An Exclusive Look at Doug Casey’s Brand-New Novel (Part 1)

An Exclusive Look at Doug Casey’s Brand-New Novel (Part 1)

Editor’s note: Today and tomorrow, we have an exciting “preview” to share with you. If you’ve been reading the Dispatch, you probably know Casey Research founder and New York Times bestselling author Doug Casey just published a brand-new novel.

Speculator is a riveting tale that follows protagonist Charles Knight, a 23-year-old man who goes on a thrilling mining adventure and ends up risking it all in a far corner of the earth. Speculator has already received high praise around the industry…and it’s a must-read here in our office.

We want you to see why for yourself. So over the next two days, we’re giving you a “sneak peek.” We hope you enjoy…and have a wonderful Thanksgiving.


Chapter 1, Part 1
A Resolution Almost Unresolved
(A Cliffhanger in the Jungle)


Charles Knight stood tall at the edge of a precipice. Far below, the tumultuous Bangu River scoured its path along an ancient fault while its roar echoed up the canyon walls it had carved over the eons. He gazed over hundreds of square miles of thick African bush.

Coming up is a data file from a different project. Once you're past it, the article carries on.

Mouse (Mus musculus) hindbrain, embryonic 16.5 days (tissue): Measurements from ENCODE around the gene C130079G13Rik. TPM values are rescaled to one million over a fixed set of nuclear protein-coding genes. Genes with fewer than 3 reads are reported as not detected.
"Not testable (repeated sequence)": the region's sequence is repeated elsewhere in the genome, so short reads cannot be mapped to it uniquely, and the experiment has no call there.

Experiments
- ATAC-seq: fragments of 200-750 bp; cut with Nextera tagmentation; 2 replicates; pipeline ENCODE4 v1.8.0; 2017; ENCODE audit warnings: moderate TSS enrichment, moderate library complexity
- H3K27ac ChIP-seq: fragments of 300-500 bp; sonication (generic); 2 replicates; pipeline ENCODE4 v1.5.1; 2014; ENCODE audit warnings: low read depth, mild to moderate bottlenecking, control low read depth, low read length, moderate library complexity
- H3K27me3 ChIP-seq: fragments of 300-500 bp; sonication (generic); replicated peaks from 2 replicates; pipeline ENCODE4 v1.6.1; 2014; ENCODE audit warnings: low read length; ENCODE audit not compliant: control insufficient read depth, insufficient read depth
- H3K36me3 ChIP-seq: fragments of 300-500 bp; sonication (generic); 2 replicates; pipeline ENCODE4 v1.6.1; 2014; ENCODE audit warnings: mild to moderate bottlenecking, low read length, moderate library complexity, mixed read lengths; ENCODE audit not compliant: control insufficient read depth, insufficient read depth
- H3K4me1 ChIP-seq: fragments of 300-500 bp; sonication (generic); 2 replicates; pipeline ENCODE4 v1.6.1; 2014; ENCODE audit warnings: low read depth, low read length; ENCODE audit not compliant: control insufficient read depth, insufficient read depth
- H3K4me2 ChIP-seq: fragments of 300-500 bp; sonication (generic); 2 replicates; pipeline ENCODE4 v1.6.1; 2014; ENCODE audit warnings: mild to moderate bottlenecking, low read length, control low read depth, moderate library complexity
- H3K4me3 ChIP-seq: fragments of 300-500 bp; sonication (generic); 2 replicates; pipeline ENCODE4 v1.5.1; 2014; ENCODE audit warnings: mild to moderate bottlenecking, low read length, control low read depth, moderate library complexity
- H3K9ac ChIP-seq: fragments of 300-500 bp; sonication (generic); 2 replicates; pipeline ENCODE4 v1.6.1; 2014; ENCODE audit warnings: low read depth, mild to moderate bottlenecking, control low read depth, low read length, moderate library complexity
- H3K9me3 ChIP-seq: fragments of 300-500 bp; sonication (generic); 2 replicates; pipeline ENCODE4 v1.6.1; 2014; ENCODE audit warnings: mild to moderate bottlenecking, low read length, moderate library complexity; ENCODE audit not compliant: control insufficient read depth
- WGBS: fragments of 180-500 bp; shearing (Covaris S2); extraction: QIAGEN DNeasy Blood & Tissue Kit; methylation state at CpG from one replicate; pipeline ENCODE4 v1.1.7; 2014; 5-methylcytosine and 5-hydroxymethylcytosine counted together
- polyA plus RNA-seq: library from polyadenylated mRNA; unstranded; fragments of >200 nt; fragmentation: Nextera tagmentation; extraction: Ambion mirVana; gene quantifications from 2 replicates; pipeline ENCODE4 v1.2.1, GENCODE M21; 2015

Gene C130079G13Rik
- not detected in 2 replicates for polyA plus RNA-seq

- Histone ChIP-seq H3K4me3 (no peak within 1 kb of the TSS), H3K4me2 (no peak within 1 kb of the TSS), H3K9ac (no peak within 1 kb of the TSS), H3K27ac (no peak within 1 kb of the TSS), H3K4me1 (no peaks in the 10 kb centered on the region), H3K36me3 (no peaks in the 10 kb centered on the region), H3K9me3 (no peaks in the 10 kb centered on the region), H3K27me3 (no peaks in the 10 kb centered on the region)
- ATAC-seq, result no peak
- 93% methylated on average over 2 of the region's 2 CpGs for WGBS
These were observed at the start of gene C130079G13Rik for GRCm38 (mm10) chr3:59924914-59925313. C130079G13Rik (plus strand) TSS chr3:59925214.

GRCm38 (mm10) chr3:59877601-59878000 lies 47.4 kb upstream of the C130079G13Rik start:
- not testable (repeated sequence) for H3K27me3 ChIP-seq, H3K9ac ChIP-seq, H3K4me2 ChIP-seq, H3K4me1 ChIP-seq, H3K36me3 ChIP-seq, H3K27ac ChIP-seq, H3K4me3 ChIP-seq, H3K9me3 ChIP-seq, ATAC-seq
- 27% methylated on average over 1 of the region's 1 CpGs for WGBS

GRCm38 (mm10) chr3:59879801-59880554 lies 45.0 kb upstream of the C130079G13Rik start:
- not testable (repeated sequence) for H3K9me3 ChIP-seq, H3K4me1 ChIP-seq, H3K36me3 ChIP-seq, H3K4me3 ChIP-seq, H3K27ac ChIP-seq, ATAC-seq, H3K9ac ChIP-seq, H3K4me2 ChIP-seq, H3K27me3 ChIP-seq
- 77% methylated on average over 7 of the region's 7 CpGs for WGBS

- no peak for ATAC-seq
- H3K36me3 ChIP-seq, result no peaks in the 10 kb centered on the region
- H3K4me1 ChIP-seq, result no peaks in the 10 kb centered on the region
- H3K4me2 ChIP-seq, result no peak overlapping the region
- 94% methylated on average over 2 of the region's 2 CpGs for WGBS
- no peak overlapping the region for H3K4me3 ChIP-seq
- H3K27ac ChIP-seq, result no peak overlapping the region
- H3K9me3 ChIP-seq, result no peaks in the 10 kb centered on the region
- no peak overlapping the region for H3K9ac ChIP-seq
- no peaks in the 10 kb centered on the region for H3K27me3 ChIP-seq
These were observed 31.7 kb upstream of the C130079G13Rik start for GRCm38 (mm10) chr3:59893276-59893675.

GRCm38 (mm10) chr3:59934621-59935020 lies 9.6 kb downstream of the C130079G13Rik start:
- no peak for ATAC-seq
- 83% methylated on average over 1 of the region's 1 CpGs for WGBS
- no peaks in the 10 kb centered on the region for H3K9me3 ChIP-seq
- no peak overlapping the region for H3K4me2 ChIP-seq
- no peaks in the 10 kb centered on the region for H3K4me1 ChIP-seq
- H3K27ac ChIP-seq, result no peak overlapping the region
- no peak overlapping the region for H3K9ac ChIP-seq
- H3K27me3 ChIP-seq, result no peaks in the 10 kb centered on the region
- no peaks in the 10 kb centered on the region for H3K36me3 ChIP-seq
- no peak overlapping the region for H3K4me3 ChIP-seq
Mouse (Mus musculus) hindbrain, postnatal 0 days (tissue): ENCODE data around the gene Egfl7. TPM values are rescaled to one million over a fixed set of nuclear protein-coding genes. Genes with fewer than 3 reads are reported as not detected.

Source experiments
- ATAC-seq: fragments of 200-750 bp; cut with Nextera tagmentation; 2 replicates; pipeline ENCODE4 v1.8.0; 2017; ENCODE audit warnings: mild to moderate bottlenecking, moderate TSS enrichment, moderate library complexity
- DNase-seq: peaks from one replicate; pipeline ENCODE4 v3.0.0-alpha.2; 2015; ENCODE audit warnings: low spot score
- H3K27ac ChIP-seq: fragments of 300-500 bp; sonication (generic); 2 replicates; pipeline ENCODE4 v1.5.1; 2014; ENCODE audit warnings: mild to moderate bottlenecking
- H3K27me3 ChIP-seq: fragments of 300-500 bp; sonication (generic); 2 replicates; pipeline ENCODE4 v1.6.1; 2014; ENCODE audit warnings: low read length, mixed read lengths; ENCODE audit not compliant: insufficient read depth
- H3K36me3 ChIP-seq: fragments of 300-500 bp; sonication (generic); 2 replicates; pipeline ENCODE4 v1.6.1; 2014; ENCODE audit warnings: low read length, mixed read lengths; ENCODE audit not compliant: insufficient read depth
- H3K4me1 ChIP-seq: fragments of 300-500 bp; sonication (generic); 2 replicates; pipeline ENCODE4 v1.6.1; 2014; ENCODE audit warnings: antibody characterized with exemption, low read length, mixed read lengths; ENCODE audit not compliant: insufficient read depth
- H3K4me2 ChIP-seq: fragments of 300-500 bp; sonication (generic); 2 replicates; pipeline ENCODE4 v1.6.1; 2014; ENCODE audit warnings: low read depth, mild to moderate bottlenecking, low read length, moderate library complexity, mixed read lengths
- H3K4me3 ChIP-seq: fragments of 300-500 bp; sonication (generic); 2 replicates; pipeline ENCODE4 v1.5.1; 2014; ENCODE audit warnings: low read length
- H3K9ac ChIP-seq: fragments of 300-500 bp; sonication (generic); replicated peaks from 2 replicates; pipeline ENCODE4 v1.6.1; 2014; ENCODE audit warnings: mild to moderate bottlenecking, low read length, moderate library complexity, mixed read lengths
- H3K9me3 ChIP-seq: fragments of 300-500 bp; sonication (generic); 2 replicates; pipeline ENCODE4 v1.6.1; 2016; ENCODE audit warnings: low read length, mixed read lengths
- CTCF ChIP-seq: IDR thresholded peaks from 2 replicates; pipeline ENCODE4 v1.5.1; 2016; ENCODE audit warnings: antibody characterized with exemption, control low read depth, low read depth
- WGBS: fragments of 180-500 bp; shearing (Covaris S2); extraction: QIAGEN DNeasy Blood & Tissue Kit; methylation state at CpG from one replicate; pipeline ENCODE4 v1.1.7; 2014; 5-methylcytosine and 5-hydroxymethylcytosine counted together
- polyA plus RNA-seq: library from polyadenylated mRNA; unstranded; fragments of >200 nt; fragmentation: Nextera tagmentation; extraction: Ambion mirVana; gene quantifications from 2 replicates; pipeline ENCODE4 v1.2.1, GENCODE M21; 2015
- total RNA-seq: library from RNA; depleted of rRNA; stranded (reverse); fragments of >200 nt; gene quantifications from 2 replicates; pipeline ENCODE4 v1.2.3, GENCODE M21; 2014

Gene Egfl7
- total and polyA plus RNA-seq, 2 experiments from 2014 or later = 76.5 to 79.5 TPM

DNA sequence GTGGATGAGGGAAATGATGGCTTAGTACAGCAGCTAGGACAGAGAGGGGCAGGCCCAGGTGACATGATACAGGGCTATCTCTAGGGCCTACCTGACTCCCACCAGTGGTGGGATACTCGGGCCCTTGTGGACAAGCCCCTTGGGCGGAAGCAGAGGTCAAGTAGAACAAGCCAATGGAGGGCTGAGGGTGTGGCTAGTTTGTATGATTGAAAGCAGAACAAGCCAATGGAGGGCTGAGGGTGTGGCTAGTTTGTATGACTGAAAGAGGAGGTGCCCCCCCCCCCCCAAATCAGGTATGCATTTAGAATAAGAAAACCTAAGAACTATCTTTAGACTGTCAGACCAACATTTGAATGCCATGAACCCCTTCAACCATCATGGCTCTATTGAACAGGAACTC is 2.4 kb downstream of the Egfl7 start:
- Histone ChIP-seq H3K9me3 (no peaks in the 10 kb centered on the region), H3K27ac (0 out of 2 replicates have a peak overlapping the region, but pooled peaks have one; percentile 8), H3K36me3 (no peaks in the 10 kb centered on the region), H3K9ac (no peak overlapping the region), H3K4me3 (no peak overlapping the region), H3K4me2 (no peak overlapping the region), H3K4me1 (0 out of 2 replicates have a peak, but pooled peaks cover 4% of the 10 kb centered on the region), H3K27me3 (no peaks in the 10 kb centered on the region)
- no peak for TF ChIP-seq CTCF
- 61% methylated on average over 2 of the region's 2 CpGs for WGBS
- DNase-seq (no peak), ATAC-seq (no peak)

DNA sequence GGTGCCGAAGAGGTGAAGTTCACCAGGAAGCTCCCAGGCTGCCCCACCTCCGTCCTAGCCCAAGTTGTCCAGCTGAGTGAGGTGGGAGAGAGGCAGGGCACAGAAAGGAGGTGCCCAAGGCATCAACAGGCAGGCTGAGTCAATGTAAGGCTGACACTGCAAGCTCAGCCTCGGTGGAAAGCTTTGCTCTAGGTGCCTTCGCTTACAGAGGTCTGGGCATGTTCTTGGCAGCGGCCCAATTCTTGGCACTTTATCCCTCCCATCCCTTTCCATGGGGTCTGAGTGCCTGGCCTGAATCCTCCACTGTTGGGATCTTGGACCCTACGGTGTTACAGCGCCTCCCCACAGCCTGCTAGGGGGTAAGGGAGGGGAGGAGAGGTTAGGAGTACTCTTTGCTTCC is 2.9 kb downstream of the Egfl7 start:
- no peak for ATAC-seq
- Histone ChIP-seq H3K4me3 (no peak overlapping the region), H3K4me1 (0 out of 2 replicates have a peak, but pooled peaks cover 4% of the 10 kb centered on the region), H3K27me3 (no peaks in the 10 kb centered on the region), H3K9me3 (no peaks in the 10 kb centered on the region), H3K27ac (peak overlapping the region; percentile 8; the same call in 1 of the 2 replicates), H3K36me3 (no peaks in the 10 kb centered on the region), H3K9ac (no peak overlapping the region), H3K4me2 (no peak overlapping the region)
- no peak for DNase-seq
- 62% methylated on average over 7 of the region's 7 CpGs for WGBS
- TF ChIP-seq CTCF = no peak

The decades-old geologic surveys conveyed none of the continent’s colors, its fragrance, the weight of its air. To the north stood steep hills capped with erosion-resistant dark-green basaltic rock—the congealed blood of extinct volcanoes. To the west, a ghostly band of gray clouds, pregnant with rain, floated at the horizon. When the rain arrived, it would come in torrents, the likes of which few people on the planet ever experienced.

The ledge on which Charles now stood had suffered the assault of such rain for millennia. Little remained of the limestone glue that had, for all that time, maintained the integrity of the rock. The additional stress of his 180 pounds simply proved too great. With a sound no louder than a sigh, the once solid rock transformed into fluid under his feet. He felt it happen. He knew what it implied. Gravity, its will defied too long, would wait no more.

He reached for anything solid and found nothing. Sadness at lost opportunities weighed upon him more than fear. His twenty-three years of life would end as an irregular stain on the jagged brecciated rock two hundred feet below, a stain that would appear only after agonizing bounces off outcrops that would mangle his body on the way down.

There was nothing Charles Knight could do but die.

And the nearest person who would give a damn was 5,000 miles away.

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